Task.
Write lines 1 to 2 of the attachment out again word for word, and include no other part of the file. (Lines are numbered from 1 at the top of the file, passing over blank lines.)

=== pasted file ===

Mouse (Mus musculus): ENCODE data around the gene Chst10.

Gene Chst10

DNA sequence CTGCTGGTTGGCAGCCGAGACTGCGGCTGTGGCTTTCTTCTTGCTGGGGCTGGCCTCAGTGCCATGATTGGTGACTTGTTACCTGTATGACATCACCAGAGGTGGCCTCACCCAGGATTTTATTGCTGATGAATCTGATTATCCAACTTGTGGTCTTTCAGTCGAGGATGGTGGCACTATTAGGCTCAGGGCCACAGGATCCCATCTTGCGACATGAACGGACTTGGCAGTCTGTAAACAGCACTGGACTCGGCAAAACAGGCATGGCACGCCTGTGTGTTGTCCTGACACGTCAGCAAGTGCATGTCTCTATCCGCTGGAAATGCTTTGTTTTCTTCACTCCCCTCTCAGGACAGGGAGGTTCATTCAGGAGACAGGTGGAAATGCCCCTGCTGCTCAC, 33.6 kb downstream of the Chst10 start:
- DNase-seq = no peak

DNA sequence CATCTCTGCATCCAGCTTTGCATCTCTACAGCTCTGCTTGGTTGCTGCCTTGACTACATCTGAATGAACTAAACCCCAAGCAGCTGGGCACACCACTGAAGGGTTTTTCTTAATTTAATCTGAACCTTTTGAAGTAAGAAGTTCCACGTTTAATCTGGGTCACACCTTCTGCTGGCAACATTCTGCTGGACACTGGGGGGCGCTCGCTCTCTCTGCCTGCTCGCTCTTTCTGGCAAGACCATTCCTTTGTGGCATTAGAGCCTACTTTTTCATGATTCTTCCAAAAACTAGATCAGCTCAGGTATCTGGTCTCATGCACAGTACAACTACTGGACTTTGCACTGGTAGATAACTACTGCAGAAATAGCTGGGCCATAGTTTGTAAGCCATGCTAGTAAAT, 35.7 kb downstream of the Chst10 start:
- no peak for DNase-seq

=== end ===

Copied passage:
Mouse (Mus musculus): ENCODE data around the gene Chst10.

Gene Chst10